Traffic noise, radios on loud, power tools buzzing: regardless of where you work or live, the chances are that you are exposed to some degree of noise pollution, which can damage your hearing over time. Educate yourself about the risks of noise and learn how to protect your hearing.
The outer ear collects the sound and transmits to the middle ear via the ear canal, where the sound is changed into vibrations. The vibrations are then transferred to the inner ear and into the cochlea. The cochlea is snail-shaped and filled with fluid and many small hair cells. As the sound vibrations travel through the cochlea, they cause the fluid to bend these tiny hair cells. As the hair cells bend, nerve impulses are passed through the auditory nerve to the brain where they are interpreted as sound.
These tiny hair cells can be damaged through constant exposure to loud noise, resulting in a sensorineural hearing loss. Unfortunately once damaged, the small hair cells cannot be repaired. However, a noise-induced hearing loss is preventable. The crucial step to take is to avoid constant exposure to noise 90dB and louder. If you can't do this, wear airtight hearing protection during exposure and take regular breaks.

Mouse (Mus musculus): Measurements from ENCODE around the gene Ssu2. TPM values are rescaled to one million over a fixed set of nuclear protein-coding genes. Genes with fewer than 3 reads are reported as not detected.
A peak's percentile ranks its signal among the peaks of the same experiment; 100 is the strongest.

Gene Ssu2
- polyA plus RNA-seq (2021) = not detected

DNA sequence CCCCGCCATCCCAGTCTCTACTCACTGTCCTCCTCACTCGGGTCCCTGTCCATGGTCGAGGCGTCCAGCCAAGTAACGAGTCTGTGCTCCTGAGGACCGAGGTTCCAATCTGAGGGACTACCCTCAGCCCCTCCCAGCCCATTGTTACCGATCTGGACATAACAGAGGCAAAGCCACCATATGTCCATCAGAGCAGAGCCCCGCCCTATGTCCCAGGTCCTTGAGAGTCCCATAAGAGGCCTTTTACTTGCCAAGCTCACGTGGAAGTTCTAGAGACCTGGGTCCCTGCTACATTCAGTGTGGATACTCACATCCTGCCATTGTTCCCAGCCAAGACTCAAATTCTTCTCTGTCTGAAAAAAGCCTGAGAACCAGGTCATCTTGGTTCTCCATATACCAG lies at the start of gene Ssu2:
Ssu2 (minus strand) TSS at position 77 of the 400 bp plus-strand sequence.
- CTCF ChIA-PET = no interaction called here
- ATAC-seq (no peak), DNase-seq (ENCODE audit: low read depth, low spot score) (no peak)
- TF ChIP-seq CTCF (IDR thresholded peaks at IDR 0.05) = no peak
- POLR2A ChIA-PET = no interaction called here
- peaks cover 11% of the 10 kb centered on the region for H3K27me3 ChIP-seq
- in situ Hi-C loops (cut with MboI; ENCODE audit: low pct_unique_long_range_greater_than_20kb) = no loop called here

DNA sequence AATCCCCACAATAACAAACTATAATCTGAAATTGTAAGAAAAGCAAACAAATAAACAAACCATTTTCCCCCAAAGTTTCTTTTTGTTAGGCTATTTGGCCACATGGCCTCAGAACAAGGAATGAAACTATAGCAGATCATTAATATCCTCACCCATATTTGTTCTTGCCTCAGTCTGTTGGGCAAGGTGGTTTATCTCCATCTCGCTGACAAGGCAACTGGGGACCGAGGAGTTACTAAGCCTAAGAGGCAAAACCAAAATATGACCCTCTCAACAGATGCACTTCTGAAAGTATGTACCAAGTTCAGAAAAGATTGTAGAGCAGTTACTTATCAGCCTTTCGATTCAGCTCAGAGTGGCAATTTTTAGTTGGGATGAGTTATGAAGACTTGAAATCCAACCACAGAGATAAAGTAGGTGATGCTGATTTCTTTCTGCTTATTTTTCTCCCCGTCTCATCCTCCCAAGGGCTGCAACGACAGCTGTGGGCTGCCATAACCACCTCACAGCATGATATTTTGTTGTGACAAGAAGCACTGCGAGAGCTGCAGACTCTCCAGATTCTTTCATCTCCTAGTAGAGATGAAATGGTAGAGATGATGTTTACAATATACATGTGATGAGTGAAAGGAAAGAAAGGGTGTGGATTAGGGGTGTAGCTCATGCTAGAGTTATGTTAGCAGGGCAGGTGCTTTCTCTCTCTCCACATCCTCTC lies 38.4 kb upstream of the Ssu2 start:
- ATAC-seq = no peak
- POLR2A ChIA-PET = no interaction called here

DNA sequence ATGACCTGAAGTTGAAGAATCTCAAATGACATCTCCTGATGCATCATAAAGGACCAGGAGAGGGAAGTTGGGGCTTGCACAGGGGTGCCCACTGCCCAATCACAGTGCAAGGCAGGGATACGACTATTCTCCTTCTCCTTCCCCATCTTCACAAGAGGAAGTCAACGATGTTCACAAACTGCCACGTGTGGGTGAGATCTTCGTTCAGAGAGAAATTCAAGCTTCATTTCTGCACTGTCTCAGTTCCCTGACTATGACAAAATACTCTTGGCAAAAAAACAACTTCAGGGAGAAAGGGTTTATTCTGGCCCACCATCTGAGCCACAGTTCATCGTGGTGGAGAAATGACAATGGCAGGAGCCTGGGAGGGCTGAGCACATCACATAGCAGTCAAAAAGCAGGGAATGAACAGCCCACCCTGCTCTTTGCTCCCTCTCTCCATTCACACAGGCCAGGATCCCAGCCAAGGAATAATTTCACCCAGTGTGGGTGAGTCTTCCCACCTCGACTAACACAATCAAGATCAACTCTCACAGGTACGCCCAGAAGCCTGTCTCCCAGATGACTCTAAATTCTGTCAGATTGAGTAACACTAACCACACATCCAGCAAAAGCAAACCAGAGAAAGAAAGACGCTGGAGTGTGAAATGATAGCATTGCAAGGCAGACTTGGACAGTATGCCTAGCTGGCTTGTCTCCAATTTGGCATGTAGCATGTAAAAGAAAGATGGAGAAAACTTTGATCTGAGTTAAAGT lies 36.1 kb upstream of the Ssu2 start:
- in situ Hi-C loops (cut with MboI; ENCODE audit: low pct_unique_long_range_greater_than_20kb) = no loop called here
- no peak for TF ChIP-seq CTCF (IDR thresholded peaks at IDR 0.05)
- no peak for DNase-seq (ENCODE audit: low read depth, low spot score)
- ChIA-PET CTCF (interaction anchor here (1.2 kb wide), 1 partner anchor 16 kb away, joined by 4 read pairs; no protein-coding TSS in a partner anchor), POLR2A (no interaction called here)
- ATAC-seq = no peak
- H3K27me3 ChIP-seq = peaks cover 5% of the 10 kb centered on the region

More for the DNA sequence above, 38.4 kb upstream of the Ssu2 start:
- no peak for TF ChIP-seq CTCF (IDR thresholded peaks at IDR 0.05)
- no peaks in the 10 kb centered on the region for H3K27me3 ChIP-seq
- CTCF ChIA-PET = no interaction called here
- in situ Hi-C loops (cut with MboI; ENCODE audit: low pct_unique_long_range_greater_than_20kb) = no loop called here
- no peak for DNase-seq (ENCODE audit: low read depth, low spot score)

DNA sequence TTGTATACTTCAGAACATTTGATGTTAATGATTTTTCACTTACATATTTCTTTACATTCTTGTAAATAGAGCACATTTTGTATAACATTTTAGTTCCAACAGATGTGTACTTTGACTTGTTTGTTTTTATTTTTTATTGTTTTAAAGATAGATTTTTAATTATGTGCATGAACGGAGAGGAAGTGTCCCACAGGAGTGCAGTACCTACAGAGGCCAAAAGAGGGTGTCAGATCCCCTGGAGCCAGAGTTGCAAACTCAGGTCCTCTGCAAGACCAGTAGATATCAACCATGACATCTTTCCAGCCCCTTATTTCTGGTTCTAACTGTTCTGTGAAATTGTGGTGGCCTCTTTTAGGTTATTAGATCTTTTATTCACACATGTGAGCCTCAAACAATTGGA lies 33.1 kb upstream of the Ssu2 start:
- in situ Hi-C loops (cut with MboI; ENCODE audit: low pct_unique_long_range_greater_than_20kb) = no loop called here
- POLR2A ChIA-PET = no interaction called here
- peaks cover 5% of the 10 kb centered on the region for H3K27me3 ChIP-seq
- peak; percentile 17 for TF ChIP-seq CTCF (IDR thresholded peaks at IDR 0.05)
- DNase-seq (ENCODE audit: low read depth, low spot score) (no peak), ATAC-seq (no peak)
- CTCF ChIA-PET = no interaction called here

|Levels (Decibels)||Common Sounds|
|50||Rainfall, quiet office, refrigerator|
|70||Traffic, vacuum cleaner, restaurant|
|80||Alarm clock, Train station, factory noise|
|90||Electric razor, lawn mower|
|100||Garbage truck, chainsaw, stereo set above the halfway mark|
|110||Rocket concert, power saw|
|120||Jet takeoff, night club, thunder|
|140||Shot gun, air raid system|
|180||Rocket launching pad|
Warning signs that you’re being exposed, even temporarily, to excessive noise levels include:
Noise-induced hearing loss cannot be repaired, but it is preventable. If you've already suffered a hearing loss, talk to your hearing healthcare professional about using hearing aids. Happily, more than 90% of people with hearing loss can be assisted with the use of hearing aids.
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